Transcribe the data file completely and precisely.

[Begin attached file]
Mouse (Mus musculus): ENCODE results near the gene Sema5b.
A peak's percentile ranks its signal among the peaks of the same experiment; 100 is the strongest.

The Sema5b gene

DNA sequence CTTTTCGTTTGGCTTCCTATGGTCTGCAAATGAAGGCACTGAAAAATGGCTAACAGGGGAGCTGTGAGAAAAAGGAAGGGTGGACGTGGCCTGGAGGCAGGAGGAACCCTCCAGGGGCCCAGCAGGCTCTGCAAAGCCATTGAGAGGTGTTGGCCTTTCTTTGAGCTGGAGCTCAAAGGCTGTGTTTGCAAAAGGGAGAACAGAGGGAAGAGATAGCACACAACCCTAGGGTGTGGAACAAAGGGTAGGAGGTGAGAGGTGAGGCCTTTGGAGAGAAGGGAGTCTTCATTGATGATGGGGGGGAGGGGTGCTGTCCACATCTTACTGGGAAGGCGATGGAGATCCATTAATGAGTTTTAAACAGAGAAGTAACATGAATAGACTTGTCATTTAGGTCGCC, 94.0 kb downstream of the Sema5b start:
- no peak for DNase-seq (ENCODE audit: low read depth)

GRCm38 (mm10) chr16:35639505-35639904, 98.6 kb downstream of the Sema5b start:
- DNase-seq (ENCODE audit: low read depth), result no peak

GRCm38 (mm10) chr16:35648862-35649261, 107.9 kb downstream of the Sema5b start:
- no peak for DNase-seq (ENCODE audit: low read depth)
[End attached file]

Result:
Mouse (Mus musculus): ENCODE results near the gene Sema5b.
A peak's percentile ranks its signal among the peaks of the same experiment; 100 is the strongest.

The Sema5b gene

DNA sequence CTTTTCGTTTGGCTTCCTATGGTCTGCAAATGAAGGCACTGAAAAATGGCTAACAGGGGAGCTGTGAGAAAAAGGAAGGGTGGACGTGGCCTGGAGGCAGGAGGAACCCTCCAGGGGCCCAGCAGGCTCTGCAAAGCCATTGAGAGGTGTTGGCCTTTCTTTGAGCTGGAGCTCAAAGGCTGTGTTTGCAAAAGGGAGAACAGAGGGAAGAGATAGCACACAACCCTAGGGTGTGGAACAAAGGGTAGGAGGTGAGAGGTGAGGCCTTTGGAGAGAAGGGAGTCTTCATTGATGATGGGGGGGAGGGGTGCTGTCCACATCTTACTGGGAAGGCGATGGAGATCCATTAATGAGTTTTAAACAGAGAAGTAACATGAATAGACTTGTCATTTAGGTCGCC, 94.0 kb downstream of the Sema5b start:
- no peak for DNase-seq (ENCODE audit: low read depth)

GRCm38 (mm10) chr16:35639505-35639904, 98.6 kb downstream of the Sema5b start:
- DNase-seq (ENCODE audit: low read depth), result no peak

GRCm38 (mm10) chr16:35648862-35649261, 107.9 kb downstream of the Sema5b start:
- no peak for DNase-seq (ENCODE audit: low read depth)